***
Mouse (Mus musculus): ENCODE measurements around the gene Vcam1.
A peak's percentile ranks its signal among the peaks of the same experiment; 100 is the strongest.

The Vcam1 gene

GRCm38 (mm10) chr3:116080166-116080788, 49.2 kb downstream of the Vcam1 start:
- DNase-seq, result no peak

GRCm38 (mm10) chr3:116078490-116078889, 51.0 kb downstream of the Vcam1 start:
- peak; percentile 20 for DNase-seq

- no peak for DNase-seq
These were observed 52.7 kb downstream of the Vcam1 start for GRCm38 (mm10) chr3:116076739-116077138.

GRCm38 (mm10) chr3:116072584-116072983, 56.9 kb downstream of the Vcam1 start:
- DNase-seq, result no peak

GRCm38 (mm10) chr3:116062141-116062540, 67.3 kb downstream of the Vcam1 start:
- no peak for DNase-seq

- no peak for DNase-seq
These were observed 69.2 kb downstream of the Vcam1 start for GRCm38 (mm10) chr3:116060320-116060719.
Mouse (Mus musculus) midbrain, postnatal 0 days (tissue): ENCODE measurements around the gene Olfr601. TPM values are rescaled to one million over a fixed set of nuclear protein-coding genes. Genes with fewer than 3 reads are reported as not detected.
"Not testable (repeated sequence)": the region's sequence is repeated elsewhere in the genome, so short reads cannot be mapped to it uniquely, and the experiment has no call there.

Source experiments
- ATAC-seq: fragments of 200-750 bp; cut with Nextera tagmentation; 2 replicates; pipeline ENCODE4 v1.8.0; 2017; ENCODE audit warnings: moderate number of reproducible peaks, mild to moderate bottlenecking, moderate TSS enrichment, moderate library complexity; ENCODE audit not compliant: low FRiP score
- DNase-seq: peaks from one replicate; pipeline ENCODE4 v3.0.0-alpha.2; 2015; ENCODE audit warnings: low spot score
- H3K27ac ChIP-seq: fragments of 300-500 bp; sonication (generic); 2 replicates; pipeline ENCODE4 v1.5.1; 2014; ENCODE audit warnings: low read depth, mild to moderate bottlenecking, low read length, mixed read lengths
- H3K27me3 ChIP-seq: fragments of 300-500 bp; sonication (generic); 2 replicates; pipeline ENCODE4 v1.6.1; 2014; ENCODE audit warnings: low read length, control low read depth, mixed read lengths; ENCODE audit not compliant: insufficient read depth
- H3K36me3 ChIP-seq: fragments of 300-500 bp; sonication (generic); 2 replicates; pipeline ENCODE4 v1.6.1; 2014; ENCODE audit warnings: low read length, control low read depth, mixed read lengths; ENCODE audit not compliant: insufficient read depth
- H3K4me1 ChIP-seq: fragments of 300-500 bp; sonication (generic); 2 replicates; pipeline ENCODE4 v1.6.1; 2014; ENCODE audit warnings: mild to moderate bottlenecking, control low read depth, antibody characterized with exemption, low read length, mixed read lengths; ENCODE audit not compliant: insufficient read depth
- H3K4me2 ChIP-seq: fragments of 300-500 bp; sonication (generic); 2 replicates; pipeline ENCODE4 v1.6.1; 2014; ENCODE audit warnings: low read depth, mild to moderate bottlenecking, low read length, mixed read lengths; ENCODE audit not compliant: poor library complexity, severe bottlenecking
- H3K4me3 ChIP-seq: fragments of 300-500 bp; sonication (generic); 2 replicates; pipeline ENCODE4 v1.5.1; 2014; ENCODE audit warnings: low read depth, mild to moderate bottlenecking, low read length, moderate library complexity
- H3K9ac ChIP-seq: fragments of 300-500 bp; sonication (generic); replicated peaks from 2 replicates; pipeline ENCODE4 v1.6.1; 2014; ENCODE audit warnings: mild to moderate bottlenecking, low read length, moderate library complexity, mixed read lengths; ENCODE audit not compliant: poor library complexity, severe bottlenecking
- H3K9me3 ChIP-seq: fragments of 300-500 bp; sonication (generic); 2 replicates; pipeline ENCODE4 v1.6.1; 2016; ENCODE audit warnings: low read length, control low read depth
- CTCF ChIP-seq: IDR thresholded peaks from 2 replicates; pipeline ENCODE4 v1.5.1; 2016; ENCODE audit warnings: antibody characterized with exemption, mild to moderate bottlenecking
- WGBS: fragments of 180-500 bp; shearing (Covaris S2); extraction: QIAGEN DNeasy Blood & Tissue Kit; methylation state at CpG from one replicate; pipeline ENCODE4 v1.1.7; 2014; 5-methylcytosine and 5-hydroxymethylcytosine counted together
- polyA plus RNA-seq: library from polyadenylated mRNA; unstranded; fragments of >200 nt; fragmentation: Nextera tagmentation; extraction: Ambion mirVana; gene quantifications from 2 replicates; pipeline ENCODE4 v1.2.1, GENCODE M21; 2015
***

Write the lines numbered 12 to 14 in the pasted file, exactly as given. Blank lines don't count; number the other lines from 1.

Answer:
GRCm38 (mm10) chr3:116062141-116062540, 67.3 kb downstream of the Vcam1 start:
- no peak for DNase-seq

- no peak for DNase-seq